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Tuesday, December 14, 2010

Operation Magic Carpet

Along with our ruin research, we're going to be focusing on the history and development of Rosh Ha'ayin. This was bound to lead to a post about the dramatic Operation Magic Carpet, so here goes.

Between June 1949 and September 1950, nearly 50,000 Yemenite Jews were brought to Israel secretly, following pogroms and looting that stemmed from the UN Partition plan of 1947. Famously, many of the Yemenite Jews knew nothing about airplanes, but boarded the DC-4 or C-46 aircrafts when they were reminded of the biblical verses about being returned to Israel "on eagles' wings." Many thousands of these refugees passed through Rosh Ha'ayin between 1949 and 1951, with about 8,000 settling there permanently. The city crest of Rosh Ha'ayin bears a pair of wings and the phrase "on eagles' wings" as a result.

The airline that took part in Magic Carpet was Alaska Airlines, and on their website they proudly tell a number of stories from the operation. One article tells of Warren and Marian Metzger, he an airline captain and she a stewardess, who served on the mission. Warren Metzger explained that:
"I had no idea what I was getting into, absolutely none. It was pretty much seat-of-the-pants flying in those days. Navigation was by dead reckoning and eyesight. Planes were getting shot at. The airport in Tel Aviv was getting bombed all the time. We had to put extra fuel tanks in the planes so we had the range to avoid landing in Arab territory."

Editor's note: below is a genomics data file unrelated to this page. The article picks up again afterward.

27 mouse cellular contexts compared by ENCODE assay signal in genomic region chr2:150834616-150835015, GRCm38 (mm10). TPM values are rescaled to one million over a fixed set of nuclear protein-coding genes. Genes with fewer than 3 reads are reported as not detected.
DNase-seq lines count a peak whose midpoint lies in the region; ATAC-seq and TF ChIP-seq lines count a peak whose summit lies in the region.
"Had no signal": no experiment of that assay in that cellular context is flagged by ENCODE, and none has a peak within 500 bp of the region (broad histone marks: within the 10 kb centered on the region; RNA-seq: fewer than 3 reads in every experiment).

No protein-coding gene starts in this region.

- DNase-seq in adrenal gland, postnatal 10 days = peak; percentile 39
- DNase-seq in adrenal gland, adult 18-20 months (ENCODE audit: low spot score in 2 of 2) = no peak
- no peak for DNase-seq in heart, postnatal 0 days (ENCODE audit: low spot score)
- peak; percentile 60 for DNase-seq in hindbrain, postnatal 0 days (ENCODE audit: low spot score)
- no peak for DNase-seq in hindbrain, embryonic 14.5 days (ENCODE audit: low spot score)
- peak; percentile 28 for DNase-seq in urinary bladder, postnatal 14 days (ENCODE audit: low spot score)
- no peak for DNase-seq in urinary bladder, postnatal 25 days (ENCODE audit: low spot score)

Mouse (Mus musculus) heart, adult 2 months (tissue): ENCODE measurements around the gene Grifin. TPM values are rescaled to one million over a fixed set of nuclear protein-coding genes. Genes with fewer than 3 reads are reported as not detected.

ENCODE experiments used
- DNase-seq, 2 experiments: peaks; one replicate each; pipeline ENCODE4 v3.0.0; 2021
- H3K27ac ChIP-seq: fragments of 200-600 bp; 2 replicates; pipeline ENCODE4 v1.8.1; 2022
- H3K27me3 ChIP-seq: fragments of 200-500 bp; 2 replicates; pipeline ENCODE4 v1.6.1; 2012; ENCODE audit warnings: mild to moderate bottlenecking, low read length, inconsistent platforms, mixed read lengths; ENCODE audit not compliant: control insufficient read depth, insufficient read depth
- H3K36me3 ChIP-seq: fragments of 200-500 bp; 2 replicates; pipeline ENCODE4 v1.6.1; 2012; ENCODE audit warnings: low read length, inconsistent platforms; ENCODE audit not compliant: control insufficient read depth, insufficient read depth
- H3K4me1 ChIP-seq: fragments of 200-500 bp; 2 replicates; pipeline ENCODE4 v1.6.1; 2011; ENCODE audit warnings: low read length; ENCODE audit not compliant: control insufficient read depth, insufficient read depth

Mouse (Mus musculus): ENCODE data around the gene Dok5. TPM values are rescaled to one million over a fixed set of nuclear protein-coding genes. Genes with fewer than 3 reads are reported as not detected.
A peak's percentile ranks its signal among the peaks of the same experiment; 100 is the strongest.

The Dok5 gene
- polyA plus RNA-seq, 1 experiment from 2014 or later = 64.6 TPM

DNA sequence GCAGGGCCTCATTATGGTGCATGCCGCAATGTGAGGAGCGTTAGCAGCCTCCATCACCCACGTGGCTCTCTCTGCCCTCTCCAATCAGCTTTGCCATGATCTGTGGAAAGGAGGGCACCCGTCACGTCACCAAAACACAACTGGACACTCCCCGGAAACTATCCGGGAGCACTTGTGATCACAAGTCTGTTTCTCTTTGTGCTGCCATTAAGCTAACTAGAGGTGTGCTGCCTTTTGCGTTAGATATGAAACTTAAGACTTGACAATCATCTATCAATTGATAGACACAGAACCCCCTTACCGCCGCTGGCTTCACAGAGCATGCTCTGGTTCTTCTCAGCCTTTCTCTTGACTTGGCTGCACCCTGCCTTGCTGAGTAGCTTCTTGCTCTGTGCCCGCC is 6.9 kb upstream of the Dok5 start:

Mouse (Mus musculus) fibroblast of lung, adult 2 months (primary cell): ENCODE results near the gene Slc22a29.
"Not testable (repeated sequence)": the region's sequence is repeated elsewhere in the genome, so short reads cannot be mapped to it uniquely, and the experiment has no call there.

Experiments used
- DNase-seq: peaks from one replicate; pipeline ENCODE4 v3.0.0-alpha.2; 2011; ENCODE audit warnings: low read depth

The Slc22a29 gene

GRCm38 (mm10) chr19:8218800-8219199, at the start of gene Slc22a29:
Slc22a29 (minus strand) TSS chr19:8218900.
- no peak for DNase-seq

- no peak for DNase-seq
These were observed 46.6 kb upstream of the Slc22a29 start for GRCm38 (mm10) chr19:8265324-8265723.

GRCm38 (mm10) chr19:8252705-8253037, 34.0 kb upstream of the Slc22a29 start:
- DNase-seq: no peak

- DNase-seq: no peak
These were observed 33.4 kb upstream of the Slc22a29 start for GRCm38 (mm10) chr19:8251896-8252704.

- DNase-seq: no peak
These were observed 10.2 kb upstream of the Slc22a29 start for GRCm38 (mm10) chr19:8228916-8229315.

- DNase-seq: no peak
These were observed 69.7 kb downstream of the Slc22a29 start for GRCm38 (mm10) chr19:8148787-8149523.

Another posting tells of Stanley Epstein, who volunteered as a pilot, and a narrow escape by Bob Maguire, who was forced to land his plane in Egypt but managed to convince the Egyptians to refuel his plane by telling them the passengers had smallpox. Maguire's obituary appeared in the New York Times in 2005. Yet another article tells of James Wooten, then the president of Alaska Airlines, who "was the driver behind Alaska's participation in the airlift, and he played a key role in the logistics of the nearly year-long operation that made the mission successful despite many challenges."

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